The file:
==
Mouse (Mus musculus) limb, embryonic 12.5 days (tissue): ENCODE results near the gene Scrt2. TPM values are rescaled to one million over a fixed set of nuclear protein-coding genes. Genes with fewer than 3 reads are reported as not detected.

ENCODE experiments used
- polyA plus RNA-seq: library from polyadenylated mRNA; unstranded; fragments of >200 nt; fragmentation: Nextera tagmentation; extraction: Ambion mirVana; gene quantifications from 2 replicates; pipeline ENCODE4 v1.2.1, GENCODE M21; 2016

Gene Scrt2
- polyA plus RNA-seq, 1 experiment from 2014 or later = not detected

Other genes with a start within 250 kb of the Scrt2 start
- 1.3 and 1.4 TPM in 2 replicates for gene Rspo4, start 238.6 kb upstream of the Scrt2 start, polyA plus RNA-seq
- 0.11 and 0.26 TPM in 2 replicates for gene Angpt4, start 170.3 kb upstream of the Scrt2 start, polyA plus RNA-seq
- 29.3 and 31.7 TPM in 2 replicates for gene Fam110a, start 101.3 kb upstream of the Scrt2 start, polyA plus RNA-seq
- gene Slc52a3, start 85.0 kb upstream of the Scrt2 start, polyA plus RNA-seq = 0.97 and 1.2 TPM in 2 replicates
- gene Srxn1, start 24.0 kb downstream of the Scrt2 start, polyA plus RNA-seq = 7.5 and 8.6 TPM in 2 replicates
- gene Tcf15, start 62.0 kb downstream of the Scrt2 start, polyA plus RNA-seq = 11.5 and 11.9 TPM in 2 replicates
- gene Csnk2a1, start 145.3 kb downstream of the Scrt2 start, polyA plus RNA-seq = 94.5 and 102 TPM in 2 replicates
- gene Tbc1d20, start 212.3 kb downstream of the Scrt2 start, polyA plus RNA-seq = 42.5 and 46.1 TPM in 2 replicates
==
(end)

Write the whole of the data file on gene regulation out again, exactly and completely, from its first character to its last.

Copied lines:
Mouse (Mus musculus) limb, embryonic 12.5 days (tissue): ENCODE results near the gene Scrt2. TPM values are rescaled to one million over a fixed set of nuclear protein-coding genes. Genes with fewer than 3 reads are reported as not detected.

ENCODE experiments used
- polyA plus RNA-seq: library from polyadenylated mRNA; unstranded; fragments of >200 nt; fragmentation: Nextera tagmentation; extraction: Ambion mirVana; gene quantifications from 2 replicates; pipeline ENCODE4 v1.2.1, GENCODE M21; 2016

Gene Scrt2
- polyA plus RNA-seq, 1 experiment from 2014 or later = not detected

Other genes with a start within 250 kb of the Scrt2 start
- 1.3 and 1.4 TPM in 2 replicates for gene Rspo4, start 238.6 kb upstream of the Scrt2 start, polyA plus RNA-seq
- 0.11 and 0.26 TPM in 2 replicates for gene Angpt4, start 170.3 kb upstream of the Scrt2 start, polyA plus RNA-seq
- 29.3 and 31.7 TPM in 2 replicates for gene Fam110a, start 101.3 kb upstream of the Scrt2 start, polyA plus RNA-seq
- gene Slc52a3, start 85.0 kb upstream of the Scrt2 start, polyA plus RNA-seq = 0.97 and 1.2 TPM in 2 replicates
- gene Srxn1, start 24.0 kb downstream of the Scrt2 start, polyA plus RNA-seq = 7.5 and 8.6 TPM in 2 replicates
- gene Tcf15, start 62.0 kb downstream of the Scrt2 start, polyA plus RNA-seq = 11.5 and 11.9 TPM in 2 replicates
- gene Csnk2a1, start 145.3 kb downstream of the Scrt2 start, polyA plus RNA-seq = 94.5 and 102 TPM in 2 replicates
- gene Tbc1d20, start 212.3 kb downstream of the Scrt2 start, polyA plus RNA-seq = 42.5 and 46.1 TPM in 2 replicates